I thought of Peter that day and how he must have felt. Tired and weary from his own fruitless labors, Jesus comes along and asks a favor. Peter, rather than just finish cleaning his nets and go home, 'Let one of these other guys help him!', decides to stick around and see what the carpenter has to say. And it turns into a life-changing opportunity that provides that BOUNTY! BEYOND! BELIEF! (sorry, I just like that phrase)

How often do you feel that way? Tired, burnt-out, feeling like you're getting nowhere, or worse yet, going backwards! Couple that up with not feeling like you're good enough (Go away from me, Lord; I am a sinful man!) and you're pretty much sitting where Peter was that day. And even though we may not know why he did it, we can learn from his actions that when you feel that weariness and wonder if you can't go on, Jesus shows up. We can choose to keep doing things our way (How's that working for you?) or we can follow Him and His way and get to (here it comes again) BOUNTY! BEYOND! BELIEF!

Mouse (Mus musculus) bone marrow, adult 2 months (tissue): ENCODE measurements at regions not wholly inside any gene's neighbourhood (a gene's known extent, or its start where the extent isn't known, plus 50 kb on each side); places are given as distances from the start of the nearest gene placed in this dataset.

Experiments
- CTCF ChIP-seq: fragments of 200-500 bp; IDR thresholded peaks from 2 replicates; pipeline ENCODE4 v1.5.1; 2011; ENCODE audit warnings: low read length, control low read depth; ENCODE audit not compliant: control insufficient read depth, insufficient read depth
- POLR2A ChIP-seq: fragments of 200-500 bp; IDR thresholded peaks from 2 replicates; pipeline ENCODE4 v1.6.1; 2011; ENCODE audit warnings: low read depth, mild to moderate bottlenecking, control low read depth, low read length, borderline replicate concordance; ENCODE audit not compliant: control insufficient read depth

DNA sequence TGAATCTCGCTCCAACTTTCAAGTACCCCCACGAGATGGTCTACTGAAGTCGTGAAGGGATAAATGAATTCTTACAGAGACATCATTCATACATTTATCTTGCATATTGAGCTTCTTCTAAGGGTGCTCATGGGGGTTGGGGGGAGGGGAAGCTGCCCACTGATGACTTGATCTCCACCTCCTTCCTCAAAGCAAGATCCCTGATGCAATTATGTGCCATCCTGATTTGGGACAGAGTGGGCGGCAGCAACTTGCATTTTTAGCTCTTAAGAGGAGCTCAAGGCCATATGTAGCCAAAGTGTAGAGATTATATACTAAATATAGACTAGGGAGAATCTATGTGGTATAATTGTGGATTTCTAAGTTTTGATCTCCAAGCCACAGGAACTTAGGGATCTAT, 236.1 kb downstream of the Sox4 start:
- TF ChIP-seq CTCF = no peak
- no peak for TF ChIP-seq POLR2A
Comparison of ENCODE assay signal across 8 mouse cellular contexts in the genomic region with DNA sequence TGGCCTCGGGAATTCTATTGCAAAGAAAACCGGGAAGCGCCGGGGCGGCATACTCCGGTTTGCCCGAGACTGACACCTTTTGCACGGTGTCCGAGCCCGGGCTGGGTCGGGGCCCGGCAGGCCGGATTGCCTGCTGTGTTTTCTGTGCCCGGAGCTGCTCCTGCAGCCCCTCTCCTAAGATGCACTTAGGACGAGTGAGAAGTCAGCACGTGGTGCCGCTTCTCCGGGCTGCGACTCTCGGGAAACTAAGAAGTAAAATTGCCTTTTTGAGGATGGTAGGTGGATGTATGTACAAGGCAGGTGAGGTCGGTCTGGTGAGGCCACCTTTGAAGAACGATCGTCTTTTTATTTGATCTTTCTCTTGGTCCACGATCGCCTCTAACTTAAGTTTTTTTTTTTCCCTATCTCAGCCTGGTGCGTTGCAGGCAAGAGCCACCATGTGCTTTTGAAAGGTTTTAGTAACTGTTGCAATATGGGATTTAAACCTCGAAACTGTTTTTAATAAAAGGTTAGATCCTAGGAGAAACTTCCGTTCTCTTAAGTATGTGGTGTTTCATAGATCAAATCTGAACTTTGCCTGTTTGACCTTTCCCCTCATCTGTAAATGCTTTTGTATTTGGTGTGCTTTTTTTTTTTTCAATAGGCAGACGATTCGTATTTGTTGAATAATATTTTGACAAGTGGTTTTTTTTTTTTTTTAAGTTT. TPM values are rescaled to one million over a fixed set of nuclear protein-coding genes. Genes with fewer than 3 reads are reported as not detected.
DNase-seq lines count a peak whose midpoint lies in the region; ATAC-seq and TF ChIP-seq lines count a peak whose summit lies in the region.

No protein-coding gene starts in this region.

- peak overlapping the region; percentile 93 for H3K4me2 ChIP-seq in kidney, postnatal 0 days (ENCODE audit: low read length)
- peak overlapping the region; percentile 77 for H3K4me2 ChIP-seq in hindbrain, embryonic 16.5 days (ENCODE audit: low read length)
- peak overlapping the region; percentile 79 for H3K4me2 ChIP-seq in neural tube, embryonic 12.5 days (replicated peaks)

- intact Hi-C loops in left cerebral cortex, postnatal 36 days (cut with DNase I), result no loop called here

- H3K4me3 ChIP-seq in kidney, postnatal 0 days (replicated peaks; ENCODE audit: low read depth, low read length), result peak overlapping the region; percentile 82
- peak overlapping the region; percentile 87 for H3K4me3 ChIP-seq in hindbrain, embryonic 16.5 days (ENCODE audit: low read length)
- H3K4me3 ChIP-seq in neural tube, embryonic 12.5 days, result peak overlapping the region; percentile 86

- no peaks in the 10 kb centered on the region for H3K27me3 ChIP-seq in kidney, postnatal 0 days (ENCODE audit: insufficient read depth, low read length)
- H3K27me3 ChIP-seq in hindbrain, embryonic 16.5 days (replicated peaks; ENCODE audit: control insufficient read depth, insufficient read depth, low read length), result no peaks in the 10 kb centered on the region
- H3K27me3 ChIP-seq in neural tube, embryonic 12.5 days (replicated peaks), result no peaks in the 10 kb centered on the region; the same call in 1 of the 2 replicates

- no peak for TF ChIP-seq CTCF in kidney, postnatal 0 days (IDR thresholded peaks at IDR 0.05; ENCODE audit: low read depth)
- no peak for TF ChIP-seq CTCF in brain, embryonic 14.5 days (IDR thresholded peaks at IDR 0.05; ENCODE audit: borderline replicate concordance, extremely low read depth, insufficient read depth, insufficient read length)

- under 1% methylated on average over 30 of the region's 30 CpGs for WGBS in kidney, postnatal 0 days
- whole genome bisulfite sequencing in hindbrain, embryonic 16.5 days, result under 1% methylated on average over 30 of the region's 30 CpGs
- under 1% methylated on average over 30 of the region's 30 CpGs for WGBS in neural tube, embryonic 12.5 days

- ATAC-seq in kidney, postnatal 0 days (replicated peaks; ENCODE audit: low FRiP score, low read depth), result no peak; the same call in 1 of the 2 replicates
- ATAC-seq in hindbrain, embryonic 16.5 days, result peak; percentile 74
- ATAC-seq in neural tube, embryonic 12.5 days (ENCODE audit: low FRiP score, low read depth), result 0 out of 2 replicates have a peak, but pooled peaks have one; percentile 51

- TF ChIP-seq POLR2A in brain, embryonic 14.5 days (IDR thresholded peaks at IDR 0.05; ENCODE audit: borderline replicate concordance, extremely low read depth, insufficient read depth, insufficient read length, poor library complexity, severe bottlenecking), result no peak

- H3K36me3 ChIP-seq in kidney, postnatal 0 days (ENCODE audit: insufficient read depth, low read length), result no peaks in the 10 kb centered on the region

Now before anyone thinks I'm talking about that whole 'God wants you to be rich' kind of stuff, anyone who knows me knows that I am not rich with worldly wealth. But I am surrounded with love. I have been surrounded by it for a long time and in following Christ (and despite my imperfection and stumbles in that pursuit) I realize that is my (last time) BOUNTY! BEYOND! BELIEF!

And that, my friend, will take you further than anything money can buy.

God Bless!